Some people seem so impervious to the swirl of controversy surrounding them that they'll never fail. And then they do.
Dov Charney, the American Apparel CEO famous for once jerking off in front of a reporter and bragging about sleeping with employees - as well as outfitting every hipster on the continent with neon, "sweatshop-free" basics - has been booted out of his own company, reportedly over a string of sexual harassment lawsuits. And oddly, I feel like I should be writing a farewell to the notorious sleaze ball.
I started buying the Montrealer's wholesale Ts and screen printing them with grrl-power slogans back when I ran my own one-woman basement sweatshop while working, simultaneously in the non-profit world of labour rights.
His were the only blank girl Ts in town that claimed to be "sweatshop-free" and didn't resemble a dumpy XL potato sack. I kept pawning my "one woman army" shirts all the way through my early days as a NOW Magazine staff news writer.
I was still selling to the Toronto's Women's Bookstore on Harbord (R.I.P.) when I interviewed Charney about American Apparels racey ads, questioning whether he was a soft-porn pusher, youth prophet or just the latest incarnation of an old school womanizing business dude from Montreal's rag trade.
At the time, Charney told me "puritanical" Toronto was the only city complaining about his ads. Nearly a decade later, American Apparel's board of directors pulled a surprise move Wednesday, June 18 by announcing they were firing him "with cause" for "an ongoing investigation into alleged misconduct."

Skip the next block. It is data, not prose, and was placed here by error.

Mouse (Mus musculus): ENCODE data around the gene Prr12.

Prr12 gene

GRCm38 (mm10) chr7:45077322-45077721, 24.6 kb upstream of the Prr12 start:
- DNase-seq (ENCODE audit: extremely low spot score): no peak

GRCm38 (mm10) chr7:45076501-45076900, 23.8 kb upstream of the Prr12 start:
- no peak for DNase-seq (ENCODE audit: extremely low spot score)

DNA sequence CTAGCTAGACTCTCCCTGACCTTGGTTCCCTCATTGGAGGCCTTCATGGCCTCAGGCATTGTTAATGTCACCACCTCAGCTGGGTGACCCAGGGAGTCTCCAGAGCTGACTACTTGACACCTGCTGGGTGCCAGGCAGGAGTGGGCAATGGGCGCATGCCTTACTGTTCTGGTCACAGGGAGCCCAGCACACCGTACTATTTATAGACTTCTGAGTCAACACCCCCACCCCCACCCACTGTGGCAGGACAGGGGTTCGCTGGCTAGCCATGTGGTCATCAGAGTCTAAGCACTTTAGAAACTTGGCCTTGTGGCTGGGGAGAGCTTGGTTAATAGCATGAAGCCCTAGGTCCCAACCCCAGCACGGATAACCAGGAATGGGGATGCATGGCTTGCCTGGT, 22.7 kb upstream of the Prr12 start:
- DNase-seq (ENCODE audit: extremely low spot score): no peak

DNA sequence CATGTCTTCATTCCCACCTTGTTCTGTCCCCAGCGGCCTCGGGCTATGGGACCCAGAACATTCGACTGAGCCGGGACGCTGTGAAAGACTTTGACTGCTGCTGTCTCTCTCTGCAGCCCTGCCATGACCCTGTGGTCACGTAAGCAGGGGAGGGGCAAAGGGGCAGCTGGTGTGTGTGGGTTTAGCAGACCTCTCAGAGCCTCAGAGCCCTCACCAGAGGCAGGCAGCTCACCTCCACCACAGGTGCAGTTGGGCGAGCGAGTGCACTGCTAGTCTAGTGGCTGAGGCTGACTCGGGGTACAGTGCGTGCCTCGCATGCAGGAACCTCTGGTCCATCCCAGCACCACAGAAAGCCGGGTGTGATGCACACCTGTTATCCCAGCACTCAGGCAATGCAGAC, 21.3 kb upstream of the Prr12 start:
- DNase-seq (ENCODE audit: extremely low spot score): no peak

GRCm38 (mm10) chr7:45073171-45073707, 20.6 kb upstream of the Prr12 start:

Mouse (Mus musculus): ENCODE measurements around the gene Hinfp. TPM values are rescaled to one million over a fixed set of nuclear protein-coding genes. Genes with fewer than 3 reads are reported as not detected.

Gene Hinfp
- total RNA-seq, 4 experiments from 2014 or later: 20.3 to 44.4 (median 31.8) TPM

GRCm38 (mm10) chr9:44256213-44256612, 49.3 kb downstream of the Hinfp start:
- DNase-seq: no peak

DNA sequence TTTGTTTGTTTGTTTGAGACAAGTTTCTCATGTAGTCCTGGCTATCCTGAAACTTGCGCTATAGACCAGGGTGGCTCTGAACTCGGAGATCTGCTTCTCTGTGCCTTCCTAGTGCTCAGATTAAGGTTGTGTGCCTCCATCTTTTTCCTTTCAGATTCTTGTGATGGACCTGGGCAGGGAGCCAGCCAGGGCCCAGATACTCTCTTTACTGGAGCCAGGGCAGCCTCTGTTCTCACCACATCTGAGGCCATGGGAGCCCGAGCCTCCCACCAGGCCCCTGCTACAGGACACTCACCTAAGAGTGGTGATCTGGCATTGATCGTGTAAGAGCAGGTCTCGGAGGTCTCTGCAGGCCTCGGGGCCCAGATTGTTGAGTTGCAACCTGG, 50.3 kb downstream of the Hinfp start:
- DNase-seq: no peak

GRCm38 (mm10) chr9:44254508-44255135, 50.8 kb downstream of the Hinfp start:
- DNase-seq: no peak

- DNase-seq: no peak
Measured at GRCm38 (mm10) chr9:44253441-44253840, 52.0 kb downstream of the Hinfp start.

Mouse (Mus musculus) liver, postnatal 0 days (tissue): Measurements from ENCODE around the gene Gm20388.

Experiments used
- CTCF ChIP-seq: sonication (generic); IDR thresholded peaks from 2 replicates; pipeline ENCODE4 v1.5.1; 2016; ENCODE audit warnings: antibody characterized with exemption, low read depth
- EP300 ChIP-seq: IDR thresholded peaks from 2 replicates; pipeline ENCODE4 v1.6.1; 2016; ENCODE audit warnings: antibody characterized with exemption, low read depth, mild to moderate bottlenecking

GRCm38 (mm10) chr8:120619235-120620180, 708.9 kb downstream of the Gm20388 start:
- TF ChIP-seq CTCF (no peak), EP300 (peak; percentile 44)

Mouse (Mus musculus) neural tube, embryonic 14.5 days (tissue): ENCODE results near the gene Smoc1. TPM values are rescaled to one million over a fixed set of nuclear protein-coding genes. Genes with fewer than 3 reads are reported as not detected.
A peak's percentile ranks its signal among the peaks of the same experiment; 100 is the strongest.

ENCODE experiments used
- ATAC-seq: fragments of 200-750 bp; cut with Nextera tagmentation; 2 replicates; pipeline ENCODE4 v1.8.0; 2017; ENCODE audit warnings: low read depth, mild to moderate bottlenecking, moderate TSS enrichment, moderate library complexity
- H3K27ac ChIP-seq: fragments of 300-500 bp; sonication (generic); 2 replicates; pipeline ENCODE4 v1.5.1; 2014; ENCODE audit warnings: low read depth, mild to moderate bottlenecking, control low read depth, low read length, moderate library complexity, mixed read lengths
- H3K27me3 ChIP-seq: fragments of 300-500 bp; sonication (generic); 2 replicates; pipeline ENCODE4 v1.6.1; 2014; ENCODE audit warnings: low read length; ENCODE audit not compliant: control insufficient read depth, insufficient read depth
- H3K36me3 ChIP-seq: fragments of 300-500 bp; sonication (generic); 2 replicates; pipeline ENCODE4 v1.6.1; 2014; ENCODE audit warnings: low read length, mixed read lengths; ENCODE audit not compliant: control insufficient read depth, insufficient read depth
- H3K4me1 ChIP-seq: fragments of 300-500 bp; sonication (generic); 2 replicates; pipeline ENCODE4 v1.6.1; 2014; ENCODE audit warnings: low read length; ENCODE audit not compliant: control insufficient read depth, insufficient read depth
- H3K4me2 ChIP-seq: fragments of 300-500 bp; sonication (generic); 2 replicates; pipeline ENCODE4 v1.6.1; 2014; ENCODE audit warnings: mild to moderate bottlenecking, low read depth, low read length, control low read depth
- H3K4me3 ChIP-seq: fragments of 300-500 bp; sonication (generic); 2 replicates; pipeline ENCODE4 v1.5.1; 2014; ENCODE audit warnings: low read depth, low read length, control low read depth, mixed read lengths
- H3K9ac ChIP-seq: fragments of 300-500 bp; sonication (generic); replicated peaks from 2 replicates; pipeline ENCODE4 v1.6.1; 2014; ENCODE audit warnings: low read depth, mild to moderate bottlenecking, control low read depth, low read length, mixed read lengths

We can only speculate about the nature of the alleged misconduct, but word of the sacking drove American Apparel's stock up 19 per cent within 12 hours of the news.
The company has been in financial trouble for a few years now and shareholders may be singing ding dong the controversy-dogged CEO is dead. But I can't help but worry about where the business goes from here.
Charney, for all his antics, managed to keep his solar-panelled factory chugging in Los Angeles when nearly every other brand had long split for cheaper, sweatshop pastures overseas.
He pushed for vertical integration that brought all weaving and dyeing to L.A. And all distribution stayed firmly planted in Cali as well. He figured out creative uses for the mountains of waste fibres the schmata industry creates. And kept his organic line going when most major fashion brands ditched their fly-by-night eco options the moment the surge in green consumer consciousness stumbled with the global recession.
With Charney gone, will there be enough ideological zeal left to keep all those local pieces in play at American Apparel, and using workers making double what other L.A. garment district employees are making with cheap health care, free daycare and roaming massage therapists?
The threat of a boss strolling around the workplace in his underwear is now gone (yes, he notoriously worked sans pants at times). Let's just hope the best of American Apparel's redeeming qualities aren't given the boot too.
Adria Vasil is NOW Magazine's Ecoholic columnist.